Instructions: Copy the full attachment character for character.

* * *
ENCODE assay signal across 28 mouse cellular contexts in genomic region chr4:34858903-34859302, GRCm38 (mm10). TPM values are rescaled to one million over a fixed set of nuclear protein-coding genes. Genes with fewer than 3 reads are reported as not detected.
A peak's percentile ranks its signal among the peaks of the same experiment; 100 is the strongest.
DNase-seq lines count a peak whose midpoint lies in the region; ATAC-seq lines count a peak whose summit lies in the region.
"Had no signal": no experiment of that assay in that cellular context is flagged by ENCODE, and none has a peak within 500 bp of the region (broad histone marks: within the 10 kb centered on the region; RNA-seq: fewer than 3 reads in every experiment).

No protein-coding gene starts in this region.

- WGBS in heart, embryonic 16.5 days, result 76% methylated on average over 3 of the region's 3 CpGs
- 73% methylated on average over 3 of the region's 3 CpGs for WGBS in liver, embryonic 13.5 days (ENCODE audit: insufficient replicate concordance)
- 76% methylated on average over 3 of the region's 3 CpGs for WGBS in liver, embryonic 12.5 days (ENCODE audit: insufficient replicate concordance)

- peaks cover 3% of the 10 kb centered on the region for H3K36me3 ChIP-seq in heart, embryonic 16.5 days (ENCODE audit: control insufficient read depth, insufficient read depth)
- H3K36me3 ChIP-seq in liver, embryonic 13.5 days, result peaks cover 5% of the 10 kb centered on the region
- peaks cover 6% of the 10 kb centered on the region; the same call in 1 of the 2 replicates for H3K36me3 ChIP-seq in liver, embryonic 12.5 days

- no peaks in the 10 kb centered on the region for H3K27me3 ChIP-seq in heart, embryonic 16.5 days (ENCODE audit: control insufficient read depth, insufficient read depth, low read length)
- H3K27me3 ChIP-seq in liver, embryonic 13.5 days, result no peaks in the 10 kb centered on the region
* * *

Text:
ENCODE assay signal across 28 mouse cellular contexts in genomic region chr4:34858903-34859302, GRCm38 (mm10). TPM values are rescaled to one million over a fixed set of nuclear protein-coding genes. Genes with fewer than 3 reads are reported as not detected.
A peak's percentile ranks its signal among the peaks of the same experiment; 100 is the strongest.
DNase-seq lines count a peak whose midpoint lies in the region; ATAC-seq lines count a peak whose summit lies in the region.
"Had no signal": no experiment of that assay in that cellular context is flagged by ENCODE, and none has a peak within 500 bp of the region (broad histone marks: within the 10 kb centered on the region; RNA-seq: fewer than 3 reads in every experiment).

No protein-coding gene starts in this region.

- WGBS in heart, embryonic 16.5 days, result 76% methylated on average over 3 of the region's 3 CpGs
- 73% methylated on average over 3 of the region's 3 CpGs for WGBS in liver, embryonic 13.5 days (ENCODE audit: insufficient replicate concordance)
- 76% methylated on average over 3 of the region's 3 CpGs for WGBS in liver, embryonic 12.5 days (ENCODE audit: insufficient replicate concordance)

- peaks cover 3% of the 10 kb centered on the region for H3K36me3 ChIP-seq in heart, embryonic 16.5 days (ENCODE audit: control insufficient read depth, insufficient read depth)
- H3K36me3 ChIP-seq in liver, embryonic 13.5 days, result peaks cover 5% of the 10 kb centered on the region
- peaks cover 6% of the 10 kb centered on the region; the same call in 1 of the 2 replicates for H3K36me3 ChIP-seq in liver, embryonic 12.5 days

- no peaks in the 10 kb centered on the region for H3K27me3 ChIP-seq in heart, embryonic 16.5 days (ENCODE audit: control insufficient read depth, insufficient read depth, low read length)
- H3K27me3 ChIP-seq in liver, embryonic 13.5 days, result no peaks in the 10 kb centered on the region